ME: I can't ... try to do anything, or ...?

GM (checks book): Nope. Says here, "At this point, one player will fall off the transport (roll randomly). Their faceplate cracks open and they die."

So, yeah. Maybe that wasn't typical, but I also wasn't too impressed by the sessions where I didn't die randomly.
posted by kyrademon at 3:14 AM on June 30, 2011


kyrademon, that sucks. I mean, really.

Paranoia has been mentioned up thread, and 1st, 2nd and XP/current editions can be lots of fun (especially 2nd, which I think I prefer to current). But then there is 5th edition, which is HORRIBLE. I saw it on the shelf at the game store and thought, hey, my 2nd edition rulebook is looking pretty tattered, and why not support West End and buy this new, really thick book that no doubt has lots of new stuff in it?

WORST BOOK PURCHASE I EVER MADE. It sucks SO BAD. It gets the flavor of the game completely wrong -- it took the extra goofy bits from 2nd edition and made them the whole game, complete with extremely cartoony art. Jim Holloway, a long-time RPG artist, did the artwork for 1st and 2nd edition, and it's the best art I've ever seen for a RPG, and it set the tone for Paranoia perfectly: realistic average-joe characters put into outlandishly deadly situations. Then West End games ejected all that and made Toon in a Dystopian Future but with Real Death and none of the wit -- and in case you think that sounds awesome I'll be more than willing to sell you my 5th edition book and let you see for yourself.

Anyway, I bring this up because there is a spot in the included adventure where the whole party dies by fiat, no chance of survival. This being Paranoia the characters probably have clones left, but even so, even in Paranoia death should not be arbitrary. It should be offered on the slightest excuse, but there must still be an excuse. Ideally, that should be because another player zapped him. When the GM kills a player it's a wasted opportunity.

Someone above said, no love for Runequest... I've considered playing it, perhaps during a break from Call of Cthulhu. It helps that Runequest's game system is mostly CoC's with extra bits added in.
posted by JHarris at 3:23 AM on June 30, 2011


You buy a rule book (or books, depending). Typically there are some rules that describe how you create a character, either via some dice rolls, picking one from column A and two from column B or buying skills and abilities with points (depending on the game you're playing).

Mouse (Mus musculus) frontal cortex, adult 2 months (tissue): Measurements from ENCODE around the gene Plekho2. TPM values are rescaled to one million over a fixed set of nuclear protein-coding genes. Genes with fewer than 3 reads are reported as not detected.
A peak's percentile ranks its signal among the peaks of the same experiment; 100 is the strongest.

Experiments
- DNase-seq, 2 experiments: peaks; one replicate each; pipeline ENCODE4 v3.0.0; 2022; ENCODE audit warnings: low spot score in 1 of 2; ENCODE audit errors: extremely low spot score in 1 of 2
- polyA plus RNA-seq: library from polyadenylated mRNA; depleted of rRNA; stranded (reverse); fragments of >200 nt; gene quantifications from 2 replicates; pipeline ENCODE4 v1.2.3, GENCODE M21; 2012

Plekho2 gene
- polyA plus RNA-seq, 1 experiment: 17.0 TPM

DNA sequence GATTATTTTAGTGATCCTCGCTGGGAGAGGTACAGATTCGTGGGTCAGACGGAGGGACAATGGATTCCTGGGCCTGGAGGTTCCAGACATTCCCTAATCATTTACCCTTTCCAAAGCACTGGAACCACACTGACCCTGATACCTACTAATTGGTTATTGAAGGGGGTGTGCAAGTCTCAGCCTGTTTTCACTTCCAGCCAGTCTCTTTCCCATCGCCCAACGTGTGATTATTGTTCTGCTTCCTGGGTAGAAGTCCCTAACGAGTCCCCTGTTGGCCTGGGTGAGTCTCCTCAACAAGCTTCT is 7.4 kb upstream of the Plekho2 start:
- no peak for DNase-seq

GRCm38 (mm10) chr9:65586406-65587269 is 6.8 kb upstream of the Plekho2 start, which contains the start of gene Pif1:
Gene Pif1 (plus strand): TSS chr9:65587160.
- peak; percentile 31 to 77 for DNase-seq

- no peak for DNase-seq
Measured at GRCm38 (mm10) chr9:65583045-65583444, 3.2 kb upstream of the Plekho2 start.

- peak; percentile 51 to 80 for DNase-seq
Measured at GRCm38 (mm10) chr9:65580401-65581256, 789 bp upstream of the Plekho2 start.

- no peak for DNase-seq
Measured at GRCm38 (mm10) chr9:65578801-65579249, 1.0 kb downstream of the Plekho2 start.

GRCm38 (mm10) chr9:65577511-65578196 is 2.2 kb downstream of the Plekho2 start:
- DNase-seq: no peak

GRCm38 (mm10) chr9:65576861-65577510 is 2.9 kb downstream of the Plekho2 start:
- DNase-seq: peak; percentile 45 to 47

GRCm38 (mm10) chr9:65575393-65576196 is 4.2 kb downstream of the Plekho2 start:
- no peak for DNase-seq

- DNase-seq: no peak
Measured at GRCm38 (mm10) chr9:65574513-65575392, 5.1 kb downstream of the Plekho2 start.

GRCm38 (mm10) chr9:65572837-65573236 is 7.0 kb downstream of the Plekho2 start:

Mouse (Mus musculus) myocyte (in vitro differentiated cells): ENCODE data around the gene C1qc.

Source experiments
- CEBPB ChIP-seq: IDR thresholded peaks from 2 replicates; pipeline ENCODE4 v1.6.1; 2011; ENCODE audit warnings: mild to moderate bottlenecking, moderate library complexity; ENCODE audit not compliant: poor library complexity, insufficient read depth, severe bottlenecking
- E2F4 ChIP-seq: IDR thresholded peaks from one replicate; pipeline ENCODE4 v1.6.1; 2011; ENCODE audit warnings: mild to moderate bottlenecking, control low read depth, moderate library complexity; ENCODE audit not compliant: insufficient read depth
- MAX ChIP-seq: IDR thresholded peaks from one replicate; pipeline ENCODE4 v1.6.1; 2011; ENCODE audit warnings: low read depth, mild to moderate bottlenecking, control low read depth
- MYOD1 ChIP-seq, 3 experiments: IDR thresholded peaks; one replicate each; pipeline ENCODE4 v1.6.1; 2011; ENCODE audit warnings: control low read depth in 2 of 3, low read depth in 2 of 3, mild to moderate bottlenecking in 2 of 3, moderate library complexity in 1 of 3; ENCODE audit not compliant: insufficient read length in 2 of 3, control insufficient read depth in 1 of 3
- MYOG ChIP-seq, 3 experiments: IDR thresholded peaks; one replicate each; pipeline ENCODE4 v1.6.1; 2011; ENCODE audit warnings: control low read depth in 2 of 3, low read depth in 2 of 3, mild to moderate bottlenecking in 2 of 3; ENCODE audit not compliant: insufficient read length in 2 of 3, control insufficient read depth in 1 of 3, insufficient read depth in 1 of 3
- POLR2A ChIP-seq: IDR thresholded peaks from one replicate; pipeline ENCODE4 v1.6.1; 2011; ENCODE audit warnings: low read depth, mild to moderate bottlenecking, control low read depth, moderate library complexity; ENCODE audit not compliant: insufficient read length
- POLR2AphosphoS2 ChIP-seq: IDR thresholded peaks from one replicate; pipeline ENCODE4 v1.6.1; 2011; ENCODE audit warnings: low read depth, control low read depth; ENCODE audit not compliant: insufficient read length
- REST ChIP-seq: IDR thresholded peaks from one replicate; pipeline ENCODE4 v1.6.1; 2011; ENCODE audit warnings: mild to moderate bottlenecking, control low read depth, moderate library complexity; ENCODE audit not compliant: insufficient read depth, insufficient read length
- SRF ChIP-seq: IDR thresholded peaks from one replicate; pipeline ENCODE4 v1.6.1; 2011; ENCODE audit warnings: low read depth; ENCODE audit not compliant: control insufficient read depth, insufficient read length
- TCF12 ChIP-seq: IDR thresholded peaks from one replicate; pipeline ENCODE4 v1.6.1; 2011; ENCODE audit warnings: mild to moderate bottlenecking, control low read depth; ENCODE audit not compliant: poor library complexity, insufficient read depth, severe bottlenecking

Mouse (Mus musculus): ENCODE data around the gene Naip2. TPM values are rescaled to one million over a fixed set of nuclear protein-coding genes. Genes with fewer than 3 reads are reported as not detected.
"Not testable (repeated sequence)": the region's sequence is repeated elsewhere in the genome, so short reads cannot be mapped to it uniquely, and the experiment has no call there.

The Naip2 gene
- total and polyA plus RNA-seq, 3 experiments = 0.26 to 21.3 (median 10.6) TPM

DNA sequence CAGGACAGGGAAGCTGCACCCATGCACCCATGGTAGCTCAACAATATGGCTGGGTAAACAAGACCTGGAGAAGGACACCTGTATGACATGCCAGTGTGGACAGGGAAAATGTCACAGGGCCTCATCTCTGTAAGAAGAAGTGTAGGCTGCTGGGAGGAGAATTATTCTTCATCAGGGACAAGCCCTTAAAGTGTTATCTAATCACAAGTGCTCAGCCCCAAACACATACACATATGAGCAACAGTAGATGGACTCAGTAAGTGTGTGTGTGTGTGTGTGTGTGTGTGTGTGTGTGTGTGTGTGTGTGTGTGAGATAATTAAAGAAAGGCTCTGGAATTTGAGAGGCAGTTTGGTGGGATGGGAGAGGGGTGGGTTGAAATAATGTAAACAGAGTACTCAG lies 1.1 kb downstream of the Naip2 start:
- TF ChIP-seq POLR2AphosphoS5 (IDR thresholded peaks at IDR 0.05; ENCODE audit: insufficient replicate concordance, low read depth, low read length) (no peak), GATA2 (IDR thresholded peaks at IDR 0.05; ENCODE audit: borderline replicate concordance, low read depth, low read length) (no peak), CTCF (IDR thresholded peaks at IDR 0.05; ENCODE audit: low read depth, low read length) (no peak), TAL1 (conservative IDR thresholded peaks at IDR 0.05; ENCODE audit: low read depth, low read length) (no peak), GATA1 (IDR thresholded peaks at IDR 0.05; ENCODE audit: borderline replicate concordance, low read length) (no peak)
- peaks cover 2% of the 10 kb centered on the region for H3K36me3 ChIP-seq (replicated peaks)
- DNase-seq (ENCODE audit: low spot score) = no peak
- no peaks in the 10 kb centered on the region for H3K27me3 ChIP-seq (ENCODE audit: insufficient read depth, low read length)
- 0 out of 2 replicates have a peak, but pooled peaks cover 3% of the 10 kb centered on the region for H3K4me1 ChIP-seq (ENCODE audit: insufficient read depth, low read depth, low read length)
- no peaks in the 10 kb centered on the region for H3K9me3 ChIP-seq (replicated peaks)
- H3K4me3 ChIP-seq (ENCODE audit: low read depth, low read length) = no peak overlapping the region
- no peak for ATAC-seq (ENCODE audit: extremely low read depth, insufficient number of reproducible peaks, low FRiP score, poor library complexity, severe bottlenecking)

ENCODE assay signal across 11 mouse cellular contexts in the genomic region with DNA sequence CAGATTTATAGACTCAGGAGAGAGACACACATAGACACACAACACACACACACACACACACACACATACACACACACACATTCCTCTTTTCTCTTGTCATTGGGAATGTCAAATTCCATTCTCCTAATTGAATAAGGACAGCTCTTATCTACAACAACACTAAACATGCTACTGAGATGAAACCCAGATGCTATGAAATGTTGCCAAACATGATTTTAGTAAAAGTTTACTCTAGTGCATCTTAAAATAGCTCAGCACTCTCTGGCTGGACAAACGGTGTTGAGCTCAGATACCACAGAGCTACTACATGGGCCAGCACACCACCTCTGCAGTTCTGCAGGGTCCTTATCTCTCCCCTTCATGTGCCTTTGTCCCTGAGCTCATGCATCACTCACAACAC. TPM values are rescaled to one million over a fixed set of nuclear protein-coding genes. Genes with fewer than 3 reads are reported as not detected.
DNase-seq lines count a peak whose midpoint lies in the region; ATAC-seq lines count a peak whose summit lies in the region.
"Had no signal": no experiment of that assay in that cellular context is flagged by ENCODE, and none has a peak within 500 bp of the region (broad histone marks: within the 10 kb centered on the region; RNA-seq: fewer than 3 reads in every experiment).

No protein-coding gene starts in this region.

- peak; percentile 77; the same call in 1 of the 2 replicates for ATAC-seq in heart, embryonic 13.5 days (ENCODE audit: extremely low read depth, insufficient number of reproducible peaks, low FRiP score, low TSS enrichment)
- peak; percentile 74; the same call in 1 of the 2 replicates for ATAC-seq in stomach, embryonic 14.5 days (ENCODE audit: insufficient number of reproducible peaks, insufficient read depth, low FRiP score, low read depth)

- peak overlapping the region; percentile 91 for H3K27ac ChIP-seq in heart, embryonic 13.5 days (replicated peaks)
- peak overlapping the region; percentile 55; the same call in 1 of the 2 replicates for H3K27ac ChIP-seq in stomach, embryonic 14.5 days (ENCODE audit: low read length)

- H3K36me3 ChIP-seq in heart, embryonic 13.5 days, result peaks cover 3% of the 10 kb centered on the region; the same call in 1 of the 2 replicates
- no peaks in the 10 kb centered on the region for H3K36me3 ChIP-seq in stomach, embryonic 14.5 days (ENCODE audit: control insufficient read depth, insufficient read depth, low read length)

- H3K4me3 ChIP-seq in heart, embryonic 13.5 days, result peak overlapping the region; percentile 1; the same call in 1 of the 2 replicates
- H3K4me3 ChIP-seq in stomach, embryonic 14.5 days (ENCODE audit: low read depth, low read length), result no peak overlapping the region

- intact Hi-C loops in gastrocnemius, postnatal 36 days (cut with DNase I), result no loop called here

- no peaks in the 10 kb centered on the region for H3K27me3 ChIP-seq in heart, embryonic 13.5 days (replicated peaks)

Once all the players have their characters and such, the referee explains the backstory - why you're all there, what your basic motivations are, that sort of thing. OK, what do you want to do. Typically, there was what appeared to be going on - what the referee tells you, I.E."you've been hired to take these specialty computer systems to a planet a few jumps down the way", and what is really going on I.E. (But really you are a moving target that every criminal syndicate and petty hood between here and there is going to think is hauling An Incredibly Illegal Thing of Immense Value! Meanwhile your weaselly employer, who is actually hauling the Incredibly Illegal Thing of Immense Value can meander along without a care in the world. So long suckers!

Then, over the course of the evening (or a couple game sessions) you have to figure out what the hell is going on and then arrange for your employer to get his comeuppance, extort a ton of money from him, or maybe steal the incredibly illeagal thing of immense value for yourself. The referee's job is to listen to your plan and tell you how the rest of the universe responds.

If you're referee is a tool - RUN! RUN AS FAST AS YOU CAN!!!
posted by Kid Charlemagne at 3:30 AM on June 30, 2011 [2 favorites]


Mooseli: Generally there will be a rulebook, often more than one (though books after the initial one are usually optional, containing more detailed information about the game world, or scenario/story suggestions, or so on). Occasionally these books are available (or if it's an independently-created game, may only be available) as .pdf files online.

Most game systems use dice, but not all of them. (Amber, set in the world of the Roger Zelazny novels, is the exception I can think of at the moment.) Once in a while you might see some related computer software, but if you do it's an aide for either bookkeeping or world/scenario generation, and totally optional.